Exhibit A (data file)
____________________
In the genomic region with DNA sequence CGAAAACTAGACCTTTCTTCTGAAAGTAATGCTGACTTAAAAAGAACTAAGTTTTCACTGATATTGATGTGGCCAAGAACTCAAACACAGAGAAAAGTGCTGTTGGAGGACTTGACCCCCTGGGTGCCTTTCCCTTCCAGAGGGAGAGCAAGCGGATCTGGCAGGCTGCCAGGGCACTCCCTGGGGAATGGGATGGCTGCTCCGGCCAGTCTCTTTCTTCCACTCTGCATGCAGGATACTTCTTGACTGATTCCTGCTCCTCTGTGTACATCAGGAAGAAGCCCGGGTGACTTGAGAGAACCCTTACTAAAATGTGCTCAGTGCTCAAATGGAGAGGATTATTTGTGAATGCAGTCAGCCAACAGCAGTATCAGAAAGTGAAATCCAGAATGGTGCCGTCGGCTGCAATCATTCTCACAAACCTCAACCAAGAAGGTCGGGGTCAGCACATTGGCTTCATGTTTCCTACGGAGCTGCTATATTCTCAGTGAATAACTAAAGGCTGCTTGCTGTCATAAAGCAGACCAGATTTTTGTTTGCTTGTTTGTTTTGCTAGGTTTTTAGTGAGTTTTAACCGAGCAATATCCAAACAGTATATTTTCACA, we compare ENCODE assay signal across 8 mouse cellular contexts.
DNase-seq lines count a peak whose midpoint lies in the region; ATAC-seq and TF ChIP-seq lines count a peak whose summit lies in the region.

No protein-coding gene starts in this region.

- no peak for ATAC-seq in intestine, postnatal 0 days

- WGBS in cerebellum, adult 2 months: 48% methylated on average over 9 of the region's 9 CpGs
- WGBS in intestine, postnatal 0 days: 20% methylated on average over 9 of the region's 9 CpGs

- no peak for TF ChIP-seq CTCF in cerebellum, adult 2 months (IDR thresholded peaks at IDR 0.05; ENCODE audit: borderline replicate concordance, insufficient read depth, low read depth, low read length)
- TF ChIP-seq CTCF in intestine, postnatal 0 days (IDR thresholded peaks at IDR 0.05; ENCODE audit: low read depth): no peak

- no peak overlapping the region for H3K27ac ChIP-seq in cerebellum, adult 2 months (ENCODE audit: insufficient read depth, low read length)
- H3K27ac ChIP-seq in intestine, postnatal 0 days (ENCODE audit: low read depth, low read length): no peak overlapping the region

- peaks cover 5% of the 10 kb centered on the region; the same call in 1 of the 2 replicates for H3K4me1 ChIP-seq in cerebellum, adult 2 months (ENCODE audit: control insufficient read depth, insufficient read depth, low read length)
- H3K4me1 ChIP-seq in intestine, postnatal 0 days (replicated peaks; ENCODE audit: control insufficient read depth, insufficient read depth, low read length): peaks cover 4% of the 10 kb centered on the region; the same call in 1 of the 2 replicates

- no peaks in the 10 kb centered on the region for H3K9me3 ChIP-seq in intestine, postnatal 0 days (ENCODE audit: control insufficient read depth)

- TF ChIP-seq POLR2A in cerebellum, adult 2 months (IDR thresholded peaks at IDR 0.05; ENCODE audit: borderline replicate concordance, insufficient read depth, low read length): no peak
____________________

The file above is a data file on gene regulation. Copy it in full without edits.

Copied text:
In the genomic region with DNA sequence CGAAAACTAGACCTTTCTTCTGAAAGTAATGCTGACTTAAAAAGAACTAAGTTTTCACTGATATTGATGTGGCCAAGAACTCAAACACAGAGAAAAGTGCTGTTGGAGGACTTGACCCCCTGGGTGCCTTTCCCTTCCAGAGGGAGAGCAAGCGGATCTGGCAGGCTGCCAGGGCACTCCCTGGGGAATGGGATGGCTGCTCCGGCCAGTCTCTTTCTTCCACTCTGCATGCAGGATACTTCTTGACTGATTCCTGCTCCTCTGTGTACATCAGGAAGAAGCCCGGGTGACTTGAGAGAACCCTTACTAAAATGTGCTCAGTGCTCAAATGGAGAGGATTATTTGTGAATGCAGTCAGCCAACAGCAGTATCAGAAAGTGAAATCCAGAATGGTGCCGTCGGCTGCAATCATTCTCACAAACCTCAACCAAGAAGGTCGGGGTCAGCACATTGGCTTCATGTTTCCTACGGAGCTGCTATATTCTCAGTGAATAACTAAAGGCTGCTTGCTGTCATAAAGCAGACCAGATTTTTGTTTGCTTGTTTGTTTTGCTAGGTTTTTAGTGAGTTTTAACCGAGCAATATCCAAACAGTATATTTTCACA, we compare ENCODE assay signal across 8 mouse cellular contexts.
DNase-seq lines count a peak whose midpoint lies in the region; ATAC-seq and TF ChIP-seq lines count a peak whose summit lies in the region.

No protein-coding gene starts in this region.

- no peak for ATAC-seq in intestine, postnatal 0 days

- WGBS in cerebellum, adult 2 months: 48% methylated on average over 9 of the region's 9 CpGs
- WGBS in intestine, postnatal 0 days: 20% methylated on average over 9 of the region's 9 CpGs

- no peak for TF ChIP-seq CTCF in cerebellum, adult 2 months (IDR thresholded peaks at IDR 0.05; ENCODE audit: borderline replicate concordance, insufficient read depth, low read depth, low read length)
- TF ChIP-seq CTCF in intestine, postnatal 0 days (IDR thresholded peaks at IDR 0.05; ENCODE audit: low read depth): no peak

- no peak overlapping the region for H3K27ac ChIP-seq in cerebellum, adult 2 months (ENCODE audit: insufficient read depth, low read length)
- H3K27ac ChIP-seq in intestine, postnatal 0 days (ENCODE audit: low read depth, low read length): no peak overlapping the region

- peaks cover 5% of the 10 kb centered on the region; the same call in 1 of the 2 replicates for H3K4me1 ChIP-seq in cerebellum, adult 2 months (ENCODE audit: control insufficient read depth, insufficient read depth, low read length)
- H3K4me1 ChIP-seq in intestine, postnatal 0 days (replicated peaks; ENCODE audit: control insufficient read depth, insufficient read depth, low read length): peaks cover 4% of the 10 kb centered on the region; the same call in 1 of the 2 replicates

- no peaks in the 10 kb centered on the region for H3K9me3 ChIP-seq in intestine, postnatal 0 days (ENCODE audit: control insufficient read depth)

- TF ChIP-seq POLR2A in cerebellum, adult 2 months (IDR thresholded peaks at IDR 0.05; ENCODE audit: borderline replicate concordance, insufficient read depth, low read length): no peak